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Financial disclosure when negotiating separation agreements (and marriage contracts also!): Why is it necessary?

Financial disclosure when negotiating separation agreements (and marriage contracts also!): Why is it necessary?

By Anne E. Freed, October, 2013*







The above are comments often made by clients who have retained lawyers to assist them in negotiating a Separation Agreement. Reasons include:

  • I (the client) don’t have the time or patience to do this work;
  • I don’t want to pay for my lawyer’s time in doing this;
  • This is just a make-work project by the lawyers (after all that's why they're all rich, isn’t it!); and
  • I trust my spouse!

So, why is financial disclosure necessary when negotiating separation agreements (and marriage contracts also!)?

The following are some of the reasons:

  • The necessity of Informed Consent:
    One of my clients, who works in the medical field, analogizes this requirement to the written consent - "informed consent" - that a patient must give that he/she has been told of the possible risks before consenting to surgery. For example, before undergoing eye surgery, the patient must be told of and understand the possible risks of going blind in the surgery. Using this analogy, how can a husband and wife agree on how the assets and debts will be divided or distributed it they don’t know what all the assets and debts are, or their values?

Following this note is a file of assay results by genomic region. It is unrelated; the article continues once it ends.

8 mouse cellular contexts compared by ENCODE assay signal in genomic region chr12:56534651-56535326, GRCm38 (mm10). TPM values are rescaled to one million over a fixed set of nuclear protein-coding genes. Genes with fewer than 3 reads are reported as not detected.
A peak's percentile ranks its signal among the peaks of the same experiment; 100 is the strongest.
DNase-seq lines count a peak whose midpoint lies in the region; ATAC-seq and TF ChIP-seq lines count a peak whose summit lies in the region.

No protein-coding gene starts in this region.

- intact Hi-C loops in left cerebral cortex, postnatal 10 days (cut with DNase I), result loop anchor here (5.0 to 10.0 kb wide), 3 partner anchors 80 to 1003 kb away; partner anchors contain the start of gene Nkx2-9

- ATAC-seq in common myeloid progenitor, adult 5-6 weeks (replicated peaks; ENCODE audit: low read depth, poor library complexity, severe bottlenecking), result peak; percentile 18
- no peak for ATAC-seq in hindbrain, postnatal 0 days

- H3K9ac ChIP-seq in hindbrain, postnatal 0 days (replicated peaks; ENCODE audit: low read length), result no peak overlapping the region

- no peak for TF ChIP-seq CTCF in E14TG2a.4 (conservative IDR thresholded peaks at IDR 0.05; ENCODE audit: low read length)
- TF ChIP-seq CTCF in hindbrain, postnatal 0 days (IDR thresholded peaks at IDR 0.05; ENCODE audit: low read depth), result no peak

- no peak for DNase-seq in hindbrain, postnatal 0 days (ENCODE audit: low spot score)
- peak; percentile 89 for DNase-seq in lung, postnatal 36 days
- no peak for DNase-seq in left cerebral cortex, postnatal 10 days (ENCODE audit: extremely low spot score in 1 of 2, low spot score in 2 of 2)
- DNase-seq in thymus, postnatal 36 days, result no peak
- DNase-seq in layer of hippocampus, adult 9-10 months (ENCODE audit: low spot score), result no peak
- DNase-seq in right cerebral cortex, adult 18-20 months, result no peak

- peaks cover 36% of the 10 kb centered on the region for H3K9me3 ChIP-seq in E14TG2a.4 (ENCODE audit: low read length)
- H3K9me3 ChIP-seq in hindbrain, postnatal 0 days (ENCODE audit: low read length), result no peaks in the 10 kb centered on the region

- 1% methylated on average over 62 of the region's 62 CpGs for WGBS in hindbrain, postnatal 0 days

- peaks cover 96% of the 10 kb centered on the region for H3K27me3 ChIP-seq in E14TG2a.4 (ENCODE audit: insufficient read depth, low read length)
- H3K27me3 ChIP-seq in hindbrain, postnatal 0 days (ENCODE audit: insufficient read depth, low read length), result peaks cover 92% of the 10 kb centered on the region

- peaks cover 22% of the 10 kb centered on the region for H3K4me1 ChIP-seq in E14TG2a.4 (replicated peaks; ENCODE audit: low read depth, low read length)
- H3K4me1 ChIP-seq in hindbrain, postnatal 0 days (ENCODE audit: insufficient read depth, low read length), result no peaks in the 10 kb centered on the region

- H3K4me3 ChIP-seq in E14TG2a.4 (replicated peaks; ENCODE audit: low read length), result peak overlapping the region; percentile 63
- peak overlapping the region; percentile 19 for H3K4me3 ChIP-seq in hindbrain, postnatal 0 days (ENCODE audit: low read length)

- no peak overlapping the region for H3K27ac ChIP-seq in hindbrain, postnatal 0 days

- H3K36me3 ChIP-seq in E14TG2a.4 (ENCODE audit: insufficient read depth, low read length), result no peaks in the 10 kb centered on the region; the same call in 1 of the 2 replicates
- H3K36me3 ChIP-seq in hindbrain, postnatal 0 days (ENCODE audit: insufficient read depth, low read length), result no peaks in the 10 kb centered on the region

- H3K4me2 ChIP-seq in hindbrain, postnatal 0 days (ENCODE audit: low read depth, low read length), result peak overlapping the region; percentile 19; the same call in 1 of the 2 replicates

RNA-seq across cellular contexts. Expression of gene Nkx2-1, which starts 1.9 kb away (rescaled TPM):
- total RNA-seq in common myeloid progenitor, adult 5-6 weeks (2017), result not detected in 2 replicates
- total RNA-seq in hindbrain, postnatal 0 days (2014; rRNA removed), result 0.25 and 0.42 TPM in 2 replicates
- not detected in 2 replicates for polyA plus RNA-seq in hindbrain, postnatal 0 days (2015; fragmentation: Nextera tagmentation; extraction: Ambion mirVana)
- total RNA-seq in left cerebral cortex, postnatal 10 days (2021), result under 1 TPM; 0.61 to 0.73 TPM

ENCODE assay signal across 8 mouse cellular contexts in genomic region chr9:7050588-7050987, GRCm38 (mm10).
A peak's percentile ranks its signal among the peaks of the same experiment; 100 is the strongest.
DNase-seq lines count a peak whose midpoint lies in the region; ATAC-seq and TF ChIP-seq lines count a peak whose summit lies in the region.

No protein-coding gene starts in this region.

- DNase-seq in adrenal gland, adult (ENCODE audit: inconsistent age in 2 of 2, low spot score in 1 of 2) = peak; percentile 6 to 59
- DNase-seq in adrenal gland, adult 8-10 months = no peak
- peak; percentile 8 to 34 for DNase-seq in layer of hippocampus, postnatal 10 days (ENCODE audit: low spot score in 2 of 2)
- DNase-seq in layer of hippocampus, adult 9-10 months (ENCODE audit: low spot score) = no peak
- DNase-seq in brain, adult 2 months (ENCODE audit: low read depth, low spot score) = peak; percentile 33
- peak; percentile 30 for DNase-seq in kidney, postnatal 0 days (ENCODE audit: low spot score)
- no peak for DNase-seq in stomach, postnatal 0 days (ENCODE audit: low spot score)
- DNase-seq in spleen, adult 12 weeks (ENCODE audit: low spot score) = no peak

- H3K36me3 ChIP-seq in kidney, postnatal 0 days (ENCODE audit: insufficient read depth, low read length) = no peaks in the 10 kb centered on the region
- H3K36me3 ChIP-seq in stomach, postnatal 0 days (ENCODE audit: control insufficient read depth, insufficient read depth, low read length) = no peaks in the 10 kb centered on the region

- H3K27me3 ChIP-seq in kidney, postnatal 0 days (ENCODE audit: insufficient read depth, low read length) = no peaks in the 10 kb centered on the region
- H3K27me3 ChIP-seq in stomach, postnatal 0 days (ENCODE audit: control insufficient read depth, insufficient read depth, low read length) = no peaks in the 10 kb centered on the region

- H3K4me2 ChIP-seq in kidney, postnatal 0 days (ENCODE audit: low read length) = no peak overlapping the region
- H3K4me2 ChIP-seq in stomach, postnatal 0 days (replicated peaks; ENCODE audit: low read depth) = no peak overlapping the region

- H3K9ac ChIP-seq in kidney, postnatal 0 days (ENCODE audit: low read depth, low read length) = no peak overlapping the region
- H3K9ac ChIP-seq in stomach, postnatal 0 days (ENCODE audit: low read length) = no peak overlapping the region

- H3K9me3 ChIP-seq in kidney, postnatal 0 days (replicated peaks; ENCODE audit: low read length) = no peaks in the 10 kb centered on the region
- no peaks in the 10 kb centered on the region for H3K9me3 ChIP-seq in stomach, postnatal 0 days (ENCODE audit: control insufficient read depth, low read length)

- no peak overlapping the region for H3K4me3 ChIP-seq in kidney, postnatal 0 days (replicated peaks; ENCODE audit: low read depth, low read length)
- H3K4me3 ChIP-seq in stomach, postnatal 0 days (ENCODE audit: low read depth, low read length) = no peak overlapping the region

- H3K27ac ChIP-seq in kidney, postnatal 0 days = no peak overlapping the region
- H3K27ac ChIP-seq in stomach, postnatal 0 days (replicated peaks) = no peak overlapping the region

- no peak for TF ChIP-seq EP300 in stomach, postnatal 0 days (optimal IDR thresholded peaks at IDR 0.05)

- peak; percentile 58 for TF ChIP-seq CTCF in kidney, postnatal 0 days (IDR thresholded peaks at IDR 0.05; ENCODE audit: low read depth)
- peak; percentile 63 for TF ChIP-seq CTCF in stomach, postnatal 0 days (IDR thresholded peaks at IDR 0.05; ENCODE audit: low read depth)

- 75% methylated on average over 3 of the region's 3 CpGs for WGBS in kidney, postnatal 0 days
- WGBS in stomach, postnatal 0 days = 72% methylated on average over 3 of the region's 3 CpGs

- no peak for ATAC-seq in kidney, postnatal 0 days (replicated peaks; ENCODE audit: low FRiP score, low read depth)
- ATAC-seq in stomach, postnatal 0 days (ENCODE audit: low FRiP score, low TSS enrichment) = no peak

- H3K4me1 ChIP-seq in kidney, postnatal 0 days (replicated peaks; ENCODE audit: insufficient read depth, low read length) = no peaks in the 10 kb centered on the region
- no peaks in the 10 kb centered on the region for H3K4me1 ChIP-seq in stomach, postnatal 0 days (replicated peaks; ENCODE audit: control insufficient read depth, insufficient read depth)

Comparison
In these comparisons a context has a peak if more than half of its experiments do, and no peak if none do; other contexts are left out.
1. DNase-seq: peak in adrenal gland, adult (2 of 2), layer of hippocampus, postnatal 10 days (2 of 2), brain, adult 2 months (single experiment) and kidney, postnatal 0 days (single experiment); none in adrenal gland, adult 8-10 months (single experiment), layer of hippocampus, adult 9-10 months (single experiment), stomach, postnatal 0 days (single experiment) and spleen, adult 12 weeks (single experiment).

• The Terms of Agreements change once people are informed:
    As an example, I had a mediation case where, when I met each spouse separately at the outset as is my process when doing mediation, I ascertained that the husband had a pension of many years with his employer. When I met the wife she told me that "This will be the easiest open and shut mediation you have ever done!” When I said “You know he has a pension and you know that is considered an asset under our Ontario law” she said “Yes, but I don’t want any part of it, I don’t care what it’s worth” and that her husband would have a fit if she asked for a share. I then asked her "What if I request an actuarial valuation of his pension and it turns out it’s worth 1 million dollars?”

    Knowing that she could be entitled ( in the absence of any other assets) to half of that value, my client wisely told me to go ahead and have the pension valued. In fact the final point they ended up arguing about, prior to settling all terms of their Separation Agreement, was the pension value. The actuary provided 3 possible values based on 3 possible retirement ages of the husband, and guess which value each spouse argued?
  • Ignorance is not bliss when it comes to negotiating a Separation Agreement or a Marriage Contract!
    It's easy to agree on things, e.g. “I don’t want his pension,” if one doesn’t know what they’re worth; or that “Each shall keep his/her own assets,” without knowing what they’re worth. 

    In order to make an agreement that will stand the test of time, it must be based on the exchange of clear, thorough and complete financial disclosure, so that each party, when negotiating the terms of the agreement, will make their decisions based on knowledge and facts, i.e. informed consent
  • The case law:
    The law in Ontario mandates the exchange of full financial disclosure between spouses. The case law in Ontario abounds with examples of domestic contracts (Separation Agreements and Marriage Contracts) that have been set aside by subsequent Courts due to insufficient or lack of financial disclosure.